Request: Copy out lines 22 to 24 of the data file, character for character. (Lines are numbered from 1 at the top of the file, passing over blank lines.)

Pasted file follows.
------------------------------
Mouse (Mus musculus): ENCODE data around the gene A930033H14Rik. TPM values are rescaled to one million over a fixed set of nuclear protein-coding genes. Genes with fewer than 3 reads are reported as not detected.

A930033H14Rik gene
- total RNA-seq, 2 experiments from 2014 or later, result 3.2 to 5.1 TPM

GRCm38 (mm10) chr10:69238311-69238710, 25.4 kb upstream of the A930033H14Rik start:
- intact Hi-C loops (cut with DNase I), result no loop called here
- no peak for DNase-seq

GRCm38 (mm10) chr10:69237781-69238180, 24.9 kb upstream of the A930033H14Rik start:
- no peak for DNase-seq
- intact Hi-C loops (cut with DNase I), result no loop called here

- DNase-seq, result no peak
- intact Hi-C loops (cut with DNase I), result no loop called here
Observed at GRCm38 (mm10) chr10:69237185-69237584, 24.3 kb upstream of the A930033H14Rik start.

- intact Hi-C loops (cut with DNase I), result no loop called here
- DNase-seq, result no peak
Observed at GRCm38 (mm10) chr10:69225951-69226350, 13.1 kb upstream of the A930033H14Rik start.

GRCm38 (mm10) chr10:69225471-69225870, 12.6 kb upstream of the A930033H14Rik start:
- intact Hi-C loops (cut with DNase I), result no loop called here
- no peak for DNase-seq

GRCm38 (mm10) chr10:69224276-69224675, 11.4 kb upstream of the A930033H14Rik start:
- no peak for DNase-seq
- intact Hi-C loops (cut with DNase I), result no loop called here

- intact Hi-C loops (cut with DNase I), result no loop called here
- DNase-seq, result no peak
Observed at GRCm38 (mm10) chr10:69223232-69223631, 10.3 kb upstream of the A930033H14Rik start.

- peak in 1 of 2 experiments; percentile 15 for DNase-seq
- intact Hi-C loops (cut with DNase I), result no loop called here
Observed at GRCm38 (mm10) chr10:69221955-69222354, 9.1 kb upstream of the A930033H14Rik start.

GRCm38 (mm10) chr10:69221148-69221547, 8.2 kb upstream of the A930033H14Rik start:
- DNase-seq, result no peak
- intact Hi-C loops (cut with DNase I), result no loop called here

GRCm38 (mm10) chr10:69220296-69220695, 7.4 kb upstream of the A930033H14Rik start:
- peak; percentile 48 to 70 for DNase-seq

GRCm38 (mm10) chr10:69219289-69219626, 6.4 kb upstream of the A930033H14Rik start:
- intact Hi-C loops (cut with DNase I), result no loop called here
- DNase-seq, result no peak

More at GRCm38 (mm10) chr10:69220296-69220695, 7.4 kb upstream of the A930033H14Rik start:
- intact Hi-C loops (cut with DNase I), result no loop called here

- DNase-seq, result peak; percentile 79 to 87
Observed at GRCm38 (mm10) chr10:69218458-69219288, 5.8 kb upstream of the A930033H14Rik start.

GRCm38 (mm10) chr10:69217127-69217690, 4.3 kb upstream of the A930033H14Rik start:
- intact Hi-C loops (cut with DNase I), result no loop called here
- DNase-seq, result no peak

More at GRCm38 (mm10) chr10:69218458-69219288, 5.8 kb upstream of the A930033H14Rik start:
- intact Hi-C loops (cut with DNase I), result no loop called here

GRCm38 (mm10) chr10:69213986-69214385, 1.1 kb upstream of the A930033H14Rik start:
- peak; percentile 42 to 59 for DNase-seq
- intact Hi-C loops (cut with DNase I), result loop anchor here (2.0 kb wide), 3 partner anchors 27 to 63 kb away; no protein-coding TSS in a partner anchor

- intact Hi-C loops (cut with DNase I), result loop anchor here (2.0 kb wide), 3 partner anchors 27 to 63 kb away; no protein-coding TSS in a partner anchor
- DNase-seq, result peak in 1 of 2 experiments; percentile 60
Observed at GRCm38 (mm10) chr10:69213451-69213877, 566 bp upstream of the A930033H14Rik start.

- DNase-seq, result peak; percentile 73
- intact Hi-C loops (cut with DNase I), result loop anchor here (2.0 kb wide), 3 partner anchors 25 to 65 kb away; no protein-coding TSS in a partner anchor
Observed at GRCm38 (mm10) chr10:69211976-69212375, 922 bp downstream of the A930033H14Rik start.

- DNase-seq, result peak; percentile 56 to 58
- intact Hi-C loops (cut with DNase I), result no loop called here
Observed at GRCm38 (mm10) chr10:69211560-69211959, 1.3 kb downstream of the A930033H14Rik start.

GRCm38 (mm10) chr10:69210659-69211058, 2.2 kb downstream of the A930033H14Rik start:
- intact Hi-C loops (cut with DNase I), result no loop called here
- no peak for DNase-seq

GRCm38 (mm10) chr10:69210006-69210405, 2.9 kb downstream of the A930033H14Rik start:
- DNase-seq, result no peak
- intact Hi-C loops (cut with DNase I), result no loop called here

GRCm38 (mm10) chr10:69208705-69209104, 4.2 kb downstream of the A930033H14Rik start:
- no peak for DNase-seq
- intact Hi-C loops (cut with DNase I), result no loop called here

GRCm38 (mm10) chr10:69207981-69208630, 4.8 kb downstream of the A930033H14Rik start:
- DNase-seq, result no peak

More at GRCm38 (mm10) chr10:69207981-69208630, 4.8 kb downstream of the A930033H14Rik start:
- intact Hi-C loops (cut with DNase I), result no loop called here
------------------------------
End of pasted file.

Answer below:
- intact Hi-C loops (cut with DNase I), result no loop called here
- DNase-seq, result no peak
Observed at GRCm38 (mm10) chr10:69223232-69223631, 10.3 kb upstream of the A930033H14Rik start.